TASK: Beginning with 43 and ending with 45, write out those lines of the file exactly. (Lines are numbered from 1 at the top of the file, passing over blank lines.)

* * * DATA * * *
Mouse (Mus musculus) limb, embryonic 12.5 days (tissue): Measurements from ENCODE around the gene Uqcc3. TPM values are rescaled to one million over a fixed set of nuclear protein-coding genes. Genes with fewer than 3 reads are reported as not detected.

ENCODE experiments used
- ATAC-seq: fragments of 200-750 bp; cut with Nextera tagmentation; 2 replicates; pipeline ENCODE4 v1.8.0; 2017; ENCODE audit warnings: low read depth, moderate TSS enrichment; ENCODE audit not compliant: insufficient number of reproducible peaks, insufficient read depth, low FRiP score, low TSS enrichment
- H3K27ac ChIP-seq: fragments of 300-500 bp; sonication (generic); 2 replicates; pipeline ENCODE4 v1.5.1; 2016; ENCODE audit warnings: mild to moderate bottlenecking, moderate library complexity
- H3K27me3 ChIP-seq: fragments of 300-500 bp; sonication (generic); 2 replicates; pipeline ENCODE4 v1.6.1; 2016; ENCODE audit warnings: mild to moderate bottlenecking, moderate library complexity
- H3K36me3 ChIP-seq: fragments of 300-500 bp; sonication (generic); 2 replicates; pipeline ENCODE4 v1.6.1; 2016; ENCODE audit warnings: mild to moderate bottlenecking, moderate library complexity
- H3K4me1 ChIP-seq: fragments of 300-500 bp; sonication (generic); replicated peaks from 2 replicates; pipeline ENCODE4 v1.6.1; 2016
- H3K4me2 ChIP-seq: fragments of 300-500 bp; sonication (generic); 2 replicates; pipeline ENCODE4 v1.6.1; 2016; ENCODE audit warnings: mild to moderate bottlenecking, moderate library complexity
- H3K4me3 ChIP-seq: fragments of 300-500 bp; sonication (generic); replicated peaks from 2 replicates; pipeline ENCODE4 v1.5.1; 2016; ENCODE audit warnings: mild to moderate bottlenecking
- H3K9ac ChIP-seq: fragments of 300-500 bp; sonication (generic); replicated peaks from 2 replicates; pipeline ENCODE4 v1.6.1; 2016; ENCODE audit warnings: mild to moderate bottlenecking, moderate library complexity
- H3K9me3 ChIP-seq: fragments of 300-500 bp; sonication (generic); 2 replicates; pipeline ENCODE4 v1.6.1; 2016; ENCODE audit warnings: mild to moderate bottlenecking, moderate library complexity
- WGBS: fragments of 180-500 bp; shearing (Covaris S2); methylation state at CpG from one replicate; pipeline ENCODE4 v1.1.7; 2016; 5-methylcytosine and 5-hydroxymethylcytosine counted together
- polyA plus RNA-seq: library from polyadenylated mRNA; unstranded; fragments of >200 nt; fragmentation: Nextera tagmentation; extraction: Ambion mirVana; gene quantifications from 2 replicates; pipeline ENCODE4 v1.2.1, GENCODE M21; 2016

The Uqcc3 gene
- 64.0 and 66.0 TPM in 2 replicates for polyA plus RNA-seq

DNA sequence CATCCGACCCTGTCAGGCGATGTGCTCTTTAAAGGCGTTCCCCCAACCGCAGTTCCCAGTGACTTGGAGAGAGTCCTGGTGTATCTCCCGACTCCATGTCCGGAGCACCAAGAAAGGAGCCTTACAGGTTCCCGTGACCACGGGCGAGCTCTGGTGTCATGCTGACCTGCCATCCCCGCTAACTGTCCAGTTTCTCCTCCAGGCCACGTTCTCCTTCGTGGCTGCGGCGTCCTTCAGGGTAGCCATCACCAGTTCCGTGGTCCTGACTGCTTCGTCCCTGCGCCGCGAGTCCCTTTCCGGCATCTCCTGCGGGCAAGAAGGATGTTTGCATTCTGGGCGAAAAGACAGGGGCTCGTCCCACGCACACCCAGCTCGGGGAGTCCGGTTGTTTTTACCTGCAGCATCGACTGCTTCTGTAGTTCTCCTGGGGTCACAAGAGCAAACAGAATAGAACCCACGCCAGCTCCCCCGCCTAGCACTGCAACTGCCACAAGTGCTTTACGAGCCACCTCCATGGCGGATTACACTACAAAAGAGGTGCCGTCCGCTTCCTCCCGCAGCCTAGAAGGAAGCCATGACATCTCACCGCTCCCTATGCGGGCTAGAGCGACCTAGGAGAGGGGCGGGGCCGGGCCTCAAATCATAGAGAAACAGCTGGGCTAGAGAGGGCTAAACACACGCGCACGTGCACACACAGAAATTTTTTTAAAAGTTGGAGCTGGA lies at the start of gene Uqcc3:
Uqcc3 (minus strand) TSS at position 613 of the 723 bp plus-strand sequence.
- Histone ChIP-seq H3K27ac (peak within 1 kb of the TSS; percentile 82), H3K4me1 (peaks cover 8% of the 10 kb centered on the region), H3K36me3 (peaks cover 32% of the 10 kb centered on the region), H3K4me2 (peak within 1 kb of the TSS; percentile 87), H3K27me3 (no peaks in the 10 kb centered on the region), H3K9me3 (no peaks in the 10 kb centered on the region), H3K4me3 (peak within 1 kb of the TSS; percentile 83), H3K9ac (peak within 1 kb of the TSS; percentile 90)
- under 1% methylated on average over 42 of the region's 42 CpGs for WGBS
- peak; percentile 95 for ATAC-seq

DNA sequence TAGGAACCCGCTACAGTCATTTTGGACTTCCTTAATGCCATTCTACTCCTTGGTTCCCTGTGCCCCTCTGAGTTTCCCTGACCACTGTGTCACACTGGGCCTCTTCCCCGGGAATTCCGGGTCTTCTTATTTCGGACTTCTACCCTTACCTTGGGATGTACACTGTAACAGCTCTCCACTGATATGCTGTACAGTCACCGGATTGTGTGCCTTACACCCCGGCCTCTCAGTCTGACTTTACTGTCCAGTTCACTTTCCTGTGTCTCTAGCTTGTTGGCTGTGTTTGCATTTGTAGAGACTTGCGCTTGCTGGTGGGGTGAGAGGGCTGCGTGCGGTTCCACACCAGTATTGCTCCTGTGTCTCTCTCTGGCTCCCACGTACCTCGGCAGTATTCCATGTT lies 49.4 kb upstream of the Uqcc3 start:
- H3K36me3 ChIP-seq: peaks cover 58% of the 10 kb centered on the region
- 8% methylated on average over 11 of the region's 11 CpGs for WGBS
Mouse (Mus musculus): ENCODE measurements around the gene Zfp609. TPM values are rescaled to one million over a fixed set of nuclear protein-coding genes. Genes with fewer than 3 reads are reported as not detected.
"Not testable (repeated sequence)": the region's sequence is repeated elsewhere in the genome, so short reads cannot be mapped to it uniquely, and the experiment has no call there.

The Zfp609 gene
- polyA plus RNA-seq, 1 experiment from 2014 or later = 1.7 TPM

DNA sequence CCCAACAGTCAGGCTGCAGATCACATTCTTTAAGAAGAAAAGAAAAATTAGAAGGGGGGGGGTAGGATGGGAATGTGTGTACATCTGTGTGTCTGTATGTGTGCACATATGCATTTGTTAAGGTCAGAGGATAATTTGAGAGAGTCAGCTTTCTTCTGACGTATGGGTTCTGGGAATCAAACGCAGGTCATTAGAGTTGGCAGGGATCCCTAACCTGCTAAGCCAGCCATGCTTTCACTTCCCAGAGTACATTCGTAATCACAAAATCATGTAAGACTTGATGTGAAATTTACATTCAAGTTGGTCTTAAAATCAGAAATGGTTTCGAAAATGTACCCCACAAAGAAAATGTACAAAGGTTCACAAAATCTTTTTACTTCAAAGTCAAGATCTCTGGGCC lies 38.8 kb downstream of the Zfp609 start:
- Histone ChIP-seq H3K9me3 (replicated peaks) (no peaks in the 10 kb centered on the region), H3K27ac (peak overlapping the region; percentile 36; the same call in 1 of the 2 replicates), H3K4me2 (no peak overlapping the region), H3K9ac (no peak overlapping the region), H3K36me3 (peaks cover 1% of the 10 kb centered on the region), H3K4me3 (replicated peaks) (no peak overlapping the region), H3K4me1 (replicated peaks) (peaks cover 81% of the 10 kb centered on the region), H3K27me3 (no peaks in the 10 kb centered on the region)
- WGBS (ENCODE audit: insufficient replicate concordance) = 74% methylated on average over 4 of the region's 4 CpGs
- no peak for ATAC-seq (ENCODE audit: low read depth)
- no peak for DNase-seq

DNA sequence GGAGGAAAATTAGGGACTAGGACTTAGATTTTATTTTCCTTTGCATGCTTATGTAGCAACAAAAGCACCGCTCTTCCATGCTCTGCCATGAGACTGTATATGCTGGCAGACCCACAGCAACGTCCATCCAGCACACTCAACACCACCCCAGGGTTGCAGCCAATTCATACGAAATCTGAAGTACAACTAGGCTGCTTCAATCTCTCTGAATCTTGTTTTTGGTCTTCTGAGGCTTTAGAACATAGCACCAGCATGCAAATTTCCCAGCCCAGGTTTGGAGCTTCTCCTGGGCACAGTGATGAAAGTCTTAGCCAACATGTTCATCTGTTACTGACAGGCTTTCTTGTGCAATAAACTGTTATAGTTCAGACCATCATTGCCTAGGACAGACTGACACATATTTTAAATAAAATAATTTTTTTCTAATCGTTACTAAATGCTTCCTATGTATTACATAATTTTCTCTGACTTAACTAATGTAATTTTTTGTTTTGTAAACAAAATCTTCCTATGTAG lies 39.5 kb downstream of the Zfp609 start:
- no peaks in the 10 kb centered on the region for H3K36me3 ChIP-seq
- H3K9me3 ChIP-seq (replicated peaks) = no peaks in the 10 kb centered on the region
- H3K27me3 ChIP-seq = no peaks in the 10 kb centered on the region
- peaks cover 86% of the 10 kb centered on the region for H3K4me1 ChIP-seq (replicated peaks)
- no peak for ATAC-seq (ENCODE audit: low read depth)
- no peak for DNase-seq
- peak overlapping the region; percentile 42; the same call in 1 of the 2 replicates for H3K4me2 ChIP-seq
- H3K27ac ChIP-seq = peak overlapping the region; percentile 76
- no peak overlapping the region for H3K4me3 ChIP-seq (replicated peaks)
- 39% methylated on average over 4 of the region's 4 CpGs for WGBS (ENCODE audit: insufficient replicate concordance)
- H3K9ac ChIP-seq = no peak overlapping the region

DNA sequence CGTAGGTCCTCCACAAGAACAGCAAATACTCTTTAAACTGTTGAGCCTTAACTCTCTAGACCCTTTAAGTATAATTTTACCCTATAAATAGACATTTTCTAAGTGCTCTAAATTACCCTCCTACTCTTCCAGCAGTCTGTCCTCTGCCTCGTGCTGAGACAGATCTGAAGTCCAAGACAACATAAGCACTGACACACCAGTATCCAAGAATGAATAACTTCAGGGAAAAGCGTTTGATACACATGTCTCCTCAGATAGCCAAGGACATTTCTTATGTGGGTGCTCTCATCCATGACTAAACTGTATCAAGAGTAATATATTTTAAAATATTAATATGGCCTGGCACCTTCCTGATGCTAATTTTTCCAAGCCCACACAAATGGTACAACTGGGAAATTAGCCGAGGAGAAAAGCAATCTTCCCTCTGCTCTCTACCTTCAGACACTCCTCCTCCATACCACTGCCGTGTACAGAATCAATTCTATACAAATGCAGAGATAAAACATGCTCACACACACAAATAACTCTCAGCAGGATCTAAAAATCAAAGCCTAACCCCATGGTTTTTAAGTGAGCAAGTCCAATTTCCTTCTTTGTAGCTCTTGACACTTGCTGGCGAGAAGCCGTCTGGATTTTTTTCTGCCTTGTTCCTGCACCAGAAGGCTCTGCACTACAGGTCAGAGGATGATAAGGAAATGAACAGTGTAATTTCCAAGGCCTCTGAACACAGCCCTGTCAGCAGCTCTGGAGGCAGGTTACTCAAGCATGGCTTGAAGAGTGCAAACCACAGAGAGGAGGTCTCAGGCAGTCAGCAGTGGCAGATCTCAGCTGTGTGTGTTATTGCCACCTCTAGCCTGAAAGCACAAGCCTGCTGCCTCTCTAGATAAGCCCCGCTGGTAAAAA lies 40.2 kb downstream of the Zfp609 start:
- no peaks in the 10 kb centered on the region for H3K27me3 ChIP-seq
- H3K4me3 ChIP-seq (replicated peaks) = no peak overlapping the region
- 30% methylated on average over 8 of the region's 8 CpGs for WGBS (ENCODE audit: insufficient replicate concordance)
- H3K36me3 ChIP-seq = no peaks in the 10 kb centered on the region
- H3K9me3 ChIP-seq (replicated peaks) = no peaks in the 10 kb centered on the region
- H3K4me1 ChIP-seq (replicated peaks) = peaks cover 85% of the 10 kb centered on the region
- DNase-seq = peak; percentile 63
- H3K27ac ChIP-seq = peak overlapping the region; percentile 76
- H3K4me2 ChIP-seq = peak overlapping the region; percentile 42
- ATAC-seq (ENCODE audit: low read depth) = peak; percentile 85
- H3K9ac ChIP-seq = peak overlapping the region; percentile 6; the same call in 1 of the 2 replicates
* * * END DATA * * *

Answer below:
- 39% methylated on average over 4 of the region's 4 CpGs for WGBS (ENCODE audit: insufficient replicate concordance)
- H3K9ac ChIP-seq = no peak overlapping the region

DNA sequence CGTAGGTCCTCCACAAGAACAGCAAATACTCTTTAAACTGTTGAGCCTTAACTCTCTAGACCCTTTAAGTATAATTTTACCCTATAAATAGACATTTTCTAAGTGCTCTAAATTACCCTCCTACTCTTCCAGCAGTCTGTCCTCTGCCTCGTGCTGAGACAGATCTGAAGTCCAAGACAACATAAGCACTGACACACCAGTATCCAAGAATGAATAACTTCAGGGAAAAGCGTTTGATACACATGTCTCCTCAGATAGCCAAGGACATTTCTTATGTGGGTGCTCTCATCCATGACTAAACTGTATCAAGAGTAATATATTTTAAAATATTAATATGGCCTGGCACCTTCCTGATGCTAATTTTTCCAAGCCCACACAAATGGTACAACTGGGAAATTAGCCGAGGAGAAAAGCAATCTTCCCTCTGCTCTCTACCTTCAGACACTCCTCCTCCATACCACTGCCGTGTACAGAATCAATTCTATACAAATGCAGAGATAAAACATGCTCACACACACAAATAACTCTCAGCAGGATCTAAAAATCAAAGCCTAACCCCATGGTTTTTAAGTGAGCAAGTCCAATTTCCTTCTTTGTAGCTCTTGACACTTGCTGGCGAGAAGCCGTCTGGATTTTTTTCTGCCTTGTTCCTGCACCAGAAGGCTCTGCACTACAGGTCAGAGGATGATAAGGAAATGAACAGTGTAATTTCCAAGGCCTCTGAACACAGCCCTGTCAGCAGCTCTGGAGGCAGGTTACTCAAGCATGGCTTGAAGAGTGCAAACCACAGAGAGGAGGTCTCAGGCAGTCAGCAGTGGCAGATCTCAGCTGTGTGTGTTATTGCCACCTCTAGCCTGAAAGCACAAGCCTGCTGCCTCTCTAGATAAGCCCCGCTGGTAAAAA lies 40.2 kb downstream of the Zfp609 start: